Rest in Me Pray continually. 1 Thessalonians 5:17 rolls on. Summer is fading into fall and we still are feeling the effects. Strangely, as restrictions have loosened up, life seems to feel heavier. The simplest things, falling asleep, staying...
What Would Jesus Do?One day, early in our marriage, my husband came home from work frustrated. His supervisor was calling the black men he worked with “boy.” My husband recalled standing there shocked and offended. It was clear his colleagues were offended. Yet, no...
We Remember God is our refuge and strength, A very present help in trouble.Therefore, we will not fear, though the earth should changeAnd though the mountains slip into the heart of the sea…God is in the midst of her, she will not be moved…Cease striving and know that...
I can add our vulture family to a very long list of things in 2020 that I didn’t sign up for. I’m sure you feel the same way. But I’m in good company. When I flip through my Bible, I read the stories of many characters for whom life took an unexpected and unwelcome turn. Joseph. Abigail. Gideon. Tamar. Jonah. Esther. Jesus even assures His disciples, and us, that we will have hard things as part of life on this earth.
The open conversations in our culture surrounding mental health have created an environment in society where people feel free to talk about their struggles. For many, this struggle extends to friends and loved ones walking through these very personal battles.
If you find yourself close to someone in their own mental health struggle or if you have a loved one who is having a hard time caring for you, this is for you.
Does anyone else feel that the days have all blurred together lately? Our usual milestones of time passing – birthdays, holidays, vacations, even the first day of school – all look so different. Many of us feel like we are standing in place, waiting for updates, waiting for our current situation to improve. We consider the future often: “maybe in a month” we think, or “by next year.” But when my boys smile, I am reminded that time does not wait. Time is passing even when we don’t give it permission. It is most important to consider what we can do with today.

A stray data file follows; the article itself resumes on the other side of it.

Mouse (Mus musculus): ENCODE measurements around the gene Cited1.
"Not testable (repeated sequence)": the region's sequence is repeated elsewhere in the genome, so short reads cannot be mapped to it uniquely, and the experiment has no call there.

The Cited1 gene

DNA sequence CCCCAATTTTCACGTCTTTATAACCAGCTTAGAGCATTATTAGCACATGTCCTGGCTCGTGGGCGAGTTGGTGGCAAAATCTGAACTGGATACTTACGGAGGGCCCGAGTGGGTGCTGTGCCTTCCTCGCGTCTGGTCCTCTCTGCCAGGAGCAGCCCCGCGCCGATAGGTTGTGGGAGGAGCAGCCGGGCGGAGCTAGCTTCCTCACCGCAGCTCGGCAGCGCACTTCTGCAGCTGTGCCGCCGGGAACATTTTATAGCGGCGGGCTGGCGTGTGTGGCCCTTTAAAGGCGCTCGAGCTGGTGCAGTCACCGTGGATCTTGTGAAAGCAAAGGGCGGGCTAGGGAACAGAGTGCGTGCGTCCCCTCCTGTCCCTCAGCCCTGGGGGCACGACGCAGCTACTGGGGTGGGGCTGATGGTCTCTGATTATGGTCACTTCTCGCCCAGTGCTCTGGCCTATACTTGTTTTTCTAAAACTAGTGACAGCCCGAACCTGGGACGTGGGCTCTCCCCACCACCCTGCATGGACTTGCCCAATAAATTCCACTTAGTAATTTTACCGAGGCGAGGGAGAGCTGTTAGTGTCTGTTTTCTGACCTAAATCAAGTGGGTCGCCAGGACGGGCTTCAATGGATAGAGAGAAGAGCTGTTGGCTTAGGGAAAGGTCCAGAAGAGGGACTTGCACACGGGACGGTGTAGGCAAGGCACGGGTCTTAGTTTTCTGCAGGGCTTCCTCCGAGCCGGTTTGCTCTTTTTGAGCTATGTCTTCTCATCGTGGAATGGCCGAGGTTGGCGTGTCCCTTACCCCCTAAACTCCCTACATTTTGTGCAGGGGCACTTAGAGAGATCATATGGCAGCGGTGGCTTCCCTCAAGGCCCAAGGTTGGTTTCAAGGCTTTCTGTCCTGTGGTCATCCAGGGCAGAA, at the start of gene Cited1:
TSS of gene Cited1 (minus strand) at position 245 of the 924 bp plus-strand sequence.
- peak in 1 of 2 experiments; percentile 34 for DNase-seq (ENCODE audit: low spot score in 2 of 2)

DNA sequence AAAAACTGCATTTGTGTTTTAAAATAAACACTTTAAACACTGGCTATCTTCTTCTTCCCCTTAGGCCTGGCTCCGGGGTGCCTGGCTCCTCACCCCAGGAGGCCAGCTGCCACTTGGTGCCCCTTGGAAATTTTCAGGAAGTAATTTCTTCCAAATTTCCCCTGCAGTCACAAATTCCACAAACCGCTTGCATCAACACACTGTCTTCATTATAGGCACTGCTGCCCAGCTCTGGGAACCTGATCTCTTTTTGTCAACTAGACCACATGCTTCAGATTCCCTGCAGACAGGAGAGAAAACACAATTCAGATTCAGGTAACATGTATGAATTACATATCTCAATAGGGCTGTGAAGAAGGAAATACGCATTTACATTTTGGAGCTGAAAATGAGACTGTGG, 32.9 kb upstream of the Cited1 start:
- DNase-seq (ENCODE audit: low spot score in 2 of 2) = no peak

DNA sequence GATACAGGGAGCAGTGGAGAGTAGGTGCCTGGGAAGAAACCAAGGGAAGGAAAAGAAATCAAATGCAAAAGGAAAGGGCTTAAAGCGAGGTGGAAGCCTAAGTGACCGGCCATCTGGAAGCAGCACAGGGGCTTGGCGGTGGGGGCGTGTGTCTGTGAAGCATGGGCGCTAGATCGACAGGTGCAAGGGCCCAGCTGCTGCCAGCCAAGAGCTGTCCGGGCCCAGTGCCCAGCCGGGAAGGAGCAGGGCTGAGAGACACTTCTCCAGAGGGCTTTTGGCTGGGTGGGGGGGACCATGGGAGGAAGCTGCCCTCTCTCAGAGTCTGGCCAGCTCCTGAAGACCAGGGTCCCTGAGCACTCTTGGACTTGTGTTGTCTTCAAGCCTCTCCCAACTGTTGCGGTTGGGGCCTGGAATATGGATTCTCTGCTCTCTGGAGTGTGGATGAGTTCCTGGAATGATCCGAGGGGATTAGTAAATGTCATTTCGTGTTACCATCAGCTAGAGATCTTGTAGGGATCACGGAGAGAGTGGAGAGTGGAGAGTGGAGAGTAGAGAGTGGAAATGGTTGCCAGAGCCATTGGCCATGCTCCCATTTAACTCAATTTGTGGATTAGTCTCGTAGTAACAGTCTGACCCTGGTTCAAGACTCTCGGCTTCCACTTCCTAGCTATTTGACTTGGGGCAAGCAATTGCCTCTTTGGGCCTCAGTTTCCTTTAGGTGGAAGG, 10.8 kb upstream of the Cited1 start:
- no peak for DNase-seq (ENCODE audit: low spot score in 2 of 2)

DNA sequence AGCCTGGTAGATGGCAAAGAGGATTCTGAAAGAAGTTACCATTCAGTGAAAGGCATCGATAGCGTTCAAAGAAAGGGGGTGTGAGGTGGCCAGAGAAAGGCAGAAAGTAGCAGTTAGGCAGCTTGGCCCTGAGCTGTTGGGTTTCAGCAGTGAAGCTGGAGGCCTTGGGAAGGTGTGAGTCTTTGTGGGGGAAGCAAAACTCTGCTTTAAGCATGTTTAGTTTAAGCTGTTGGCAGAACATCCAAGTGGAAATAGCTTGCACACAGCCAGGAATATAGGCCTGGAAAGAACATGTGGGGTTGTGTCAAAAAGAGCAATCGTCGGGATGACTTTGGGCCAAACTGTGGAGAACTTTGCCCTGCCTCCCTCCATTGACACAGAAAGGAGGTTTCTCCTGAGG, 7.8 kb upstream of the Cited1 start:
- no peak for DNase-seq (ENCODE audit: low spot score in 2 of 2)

If therapy is a way to better understand who we are and why we feel what we feel, there is never a wrong time to seek it. Seeing a therapist can be done proactively when stressful events are on the horizon and/or reactively in times of mental struggle. We can seek therapy as a port in a storm, or even simply as a way to touch base with our emotions to keep us running on track.
Most importantly, therapy functions as a time set aside solely to focus on ourselves. It is a time to hear things in a different way and express things it can be hard to admit anywhere else. Romans 12:2 notes that we should not “be conformed to this world, but be transformed by the renewal of your mind, that by testing you may discern what is the will of God.”
When squirming within the tensions of life, do you ever find yourself praying the Lord would pull back the curtain and show you a glimpse of your future? In the weariness of life, do you ever just want to fast forward the dial to get to the storybook ending you’ve hoped, prayed and worked for?
Loneliness, like other uncomfortable emotions, is trying to teach us something. And the more we ignore it, the harder the lessons can be to learn. Here are three teachable moments I’ve found in times of loneliness.
We live in a polarized world right now, and so many are reacting — and in some cases, overreacting — to situations out of fear. People are feeling a loss of control, and springing from that, an increasing need to regain control. I see more anger, more suspicion, more hiding, more self-protection, and more hostility than ever. And the more I grieve and pray, the more urgency to share my hope with those who are rapidly losing theirs.
In reality, we can learn a lot from emotional pain and suffering. One of the ways we can do this is through the oft-neglected journey of lament. When we lament, we cry out to God, allowing ourselves to feel and verbalize our pain and sorrow in a raw, unfiltered way. Pastor Dave Lomas calls lament a “prayerful response to the reality of suffering that engages God in the context of pain and trouble.”
For the past few weeks, I’ve been doing a Bible study on the book of Jude. In this short book towards the end of the Bible, Jude, the brother of Jesus, addresses the recipients of his letter as “those who are called, beloved in God the Father and kept for Jesus Christ.” Throughout the book, the idea of believers being kept by Jesus Christ is repeated often.
True, you will not find the words “personal boundary” in the Bible. But the Bible does discuss personal boundaries in principle. In fact, each time the Bible talks about areas of your life that you are solely responsible for, or instructs that you say “yes” to something good and “no” to something bad, or when the Bible reminds us that our true identity in Christ is separate than our identity in the world – this is touching on the importance of personal boundaries. Personal boundaries are what define our identity. Imagine them as property boundaries around your home. They exist so that we have a safe space that is clearly designated: this is who I am, what I value, what I need, what I believe, what I feel.